The market launch of the DVD (Digital Versatile Disc) in 1996 marked a new leap forward in optical storage media technology. The production of this new data carrier with only half the thickness of a CD and even smaller pit structures presented polycarbonate manufacturers with another major challenge.
Bayer was the first to respond and the same year introduced a product specially geared to DVD production, namely Makrolon polycarbonate DP1-1265. The plastic material boasts outstanding flow properties, has lower birefringence than standard CD polycarbonate, and also offers a broad processing window. Depending on the machinery and the process being used, cycle times of less than 3.5 seconds are possible for CD production and around 4.5 seconds for DVD
The driving force behind this development was the movie industry, which wanted a disc with a higher capacity to record a full-length movie film. Because a DVD has seven times the storage density of a CD, it is now possible, in conjunction with a new software compression process, to digitally record movie films in outstanding image quality with audio tracks in several languages. The industry also offers DVD-ROMs for computer data and a DVD audio for even better music reproduction. The industry is also offering even more recordable and rewritable systems (DVD-R, DVD+R, DVD-RAM, DVD+RW, DVD-RW).
The "Simple" Version of the DVD
The audio CD format of the first generation has a capacity of 650 megabytes and it's read by an infrared laser with a wavelength of 780 nanometers. The data layer is on the back of the CD and the distance to be covered by the laser beam is 1.2 millimeters. The difference between a DVD and a CD is that a DVD has a double-disc structure thatis barely visible to the human eye. The two polycarbonate discs, each 0.6 millimeters thick, are stuck to one another, back-to-back. The simplest type of DVD, the DVD 5, consists of a data-carrying PC disc coated with a reflecting aluminum layer for the laser beam. The technical term for this is the information layer. The second disc does not have an information layer, but the sandwich structure ensures that the DVD stays flat under extreme climate conditions.
Good planarity makes for precise positioning of the laser and thus absolutely accurate reproduction of the DVD.
With this original DVD, the information layer is at the center of the disc, which means that the laser beam only has to cover half the distance. This makes it possible to use a more strongly focusing lens system that can read a much higher density of information. While the minimum pit length in an audio CD is 833 nanometers and the distance between the tracks is 1.6 micrometers, the pits in a DVD can be a s small as 400 nm and the distance between the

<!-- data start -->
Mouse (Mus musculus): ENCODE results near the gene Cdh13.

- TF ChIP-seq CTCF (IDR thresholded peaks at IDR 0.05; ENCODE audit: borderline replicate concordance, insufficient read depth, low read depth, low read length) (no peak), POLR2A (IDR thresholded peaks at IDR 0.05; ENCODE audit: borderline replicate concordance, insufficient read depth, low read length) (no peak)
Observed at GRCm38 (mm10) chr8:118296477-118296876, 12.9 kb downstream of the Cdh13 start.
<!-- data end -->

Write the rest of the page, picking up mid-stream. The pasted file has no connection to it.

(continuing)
data tracks as low as 740 nm.
The wavelength of the red laser used to read them was reduced to 650 nm. This combination of new laser and increased information density results in a storage capacity of 4.7 gigabytes, which is more than seven times that of a normal CD.
Two Usable Discs - Even Higher Storage Capacity
If both discs are used to store data (duolayer), they must both be provided with a reflective aluminum layer, doubling the storage capacity to 9.4 gigabytes. This is the DVD 10. One minor problem, however, is that the disc would have to be turned over to play the other side, or alternatively a second laser would be needed.
However, to avoid the need to flip the disc over, there is another way to accommodate the two information layers so that they can be read from one side: Once the laser has reached the end of the track of the first disc, moving from inside to out, its focal length can be altered and it then reads the second info layer moving back again from outside to in. The track-changing step is carried out with the aid of a laser buffer and takes only a few milliseconds. It is
imperceptible to the human eye (in the case of films) or ear (with music). The storage capacity of one of these DVD 9s is slightly lower at 8.5 gigabytes.
Finally, using this double-layer technique (duolayer) on both halves of the disc results in a DVD 18 with a storage capacity of 17 gigabytes. In order to completely play one of these DVDs, however, it will have to be turned over.
DVD Laboratories Help With Optimization
Bayer has set up DVD laboratories with different production lines at its headquarters in Leverkusen, in the United States and in the Far East. Equipment for measuring disc quality helps in the task of optimizing the polycarbonate and production facilities.
The laboratories provide facilities for customer training without needing to worry about interrupting production. Bayer experts can also test whether and to what extent the laboratory findings can be applied to customers' production units. The aim is to further enhance quality standards, further cut cycle times in production, and enlarge the processing window both for the Makrolon polycarbonate base material and for the technical equipment in line with the customers' requirements.